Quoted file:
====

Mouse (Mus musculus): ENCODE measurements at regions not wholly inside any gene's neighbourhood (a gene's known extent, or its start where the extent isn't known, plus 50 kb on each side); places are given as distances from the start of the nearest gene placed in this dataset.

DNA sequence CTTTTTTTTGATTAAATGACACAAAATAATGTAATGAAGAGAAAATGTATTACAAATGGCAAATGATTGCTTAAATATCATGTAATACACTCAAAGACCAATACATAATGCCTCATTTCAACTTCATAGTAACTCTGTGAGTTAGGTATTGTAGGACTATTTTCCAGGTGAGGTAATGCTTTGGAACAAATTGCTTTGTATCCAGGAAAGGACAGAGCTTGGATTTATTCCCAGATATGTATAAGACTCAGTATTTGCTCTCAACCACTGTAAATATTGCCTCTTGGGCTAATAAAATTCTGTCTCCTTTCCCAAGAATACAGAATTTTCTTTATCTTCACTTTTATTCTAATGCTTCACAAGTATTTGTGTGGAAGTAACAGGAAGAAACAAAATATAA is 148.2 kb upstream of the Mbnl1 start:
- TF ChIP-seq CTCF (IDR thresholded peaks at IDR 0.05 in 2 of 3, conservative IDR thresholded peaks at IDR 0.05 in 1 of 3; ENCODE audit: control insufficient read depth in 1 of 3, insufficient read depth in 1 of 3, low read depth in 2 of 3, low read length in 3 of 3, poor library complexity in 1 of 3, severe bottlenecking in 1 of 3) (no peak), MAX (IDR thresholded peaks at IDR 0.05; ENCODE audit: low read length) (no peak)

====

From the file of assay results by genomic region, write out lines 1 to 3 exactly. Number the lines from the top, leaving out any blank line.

Mouse (Mus musculus): ENCODE measurements at regions not wholly inside any gene's neighbourhood (a gene's known extent, or its start where the extent isn't known, plus 50 kb on each side); places are given as distances from the start of the nearest gene placed in this dataset.

DNA sequence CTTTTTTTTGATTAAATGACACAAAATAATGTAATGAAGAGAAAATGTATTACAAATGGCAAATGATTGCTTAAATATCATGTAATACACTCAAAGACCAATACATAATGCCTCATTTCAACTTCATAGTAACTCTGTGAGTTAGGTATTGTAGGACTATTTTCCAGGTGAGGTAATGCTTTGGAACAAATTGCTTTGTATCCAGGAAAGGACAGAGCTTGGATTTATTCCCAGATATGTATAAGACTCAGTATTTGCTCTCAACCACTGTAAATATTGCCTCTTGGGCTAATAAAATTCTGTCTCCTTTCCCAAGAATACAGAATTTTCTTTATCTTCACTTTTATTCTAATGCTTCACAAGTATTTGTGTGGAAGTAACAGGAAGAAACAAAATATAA is 148.2 kb upstream of the Mbnl1 start:
- TF ChIP-seq CTCF (IDR thresholded peaks at IDR 0.05 in 2 of 3, conservative IDR thresholded peaks at IDR 0.05 in 1 of 3; ENCODE audit: control insufficient read depth in 1 of 3, insufficient read depth in 1 of 3, low read depth in 2 of 3, low read length in 3 of 3, poor library complexity in 1 of 3, severe bottlenecking in 1 of 3) (no peak), MAX (IDR thresholded peaks at IDR 0.05; ENCODE audit: low read length) (no peak)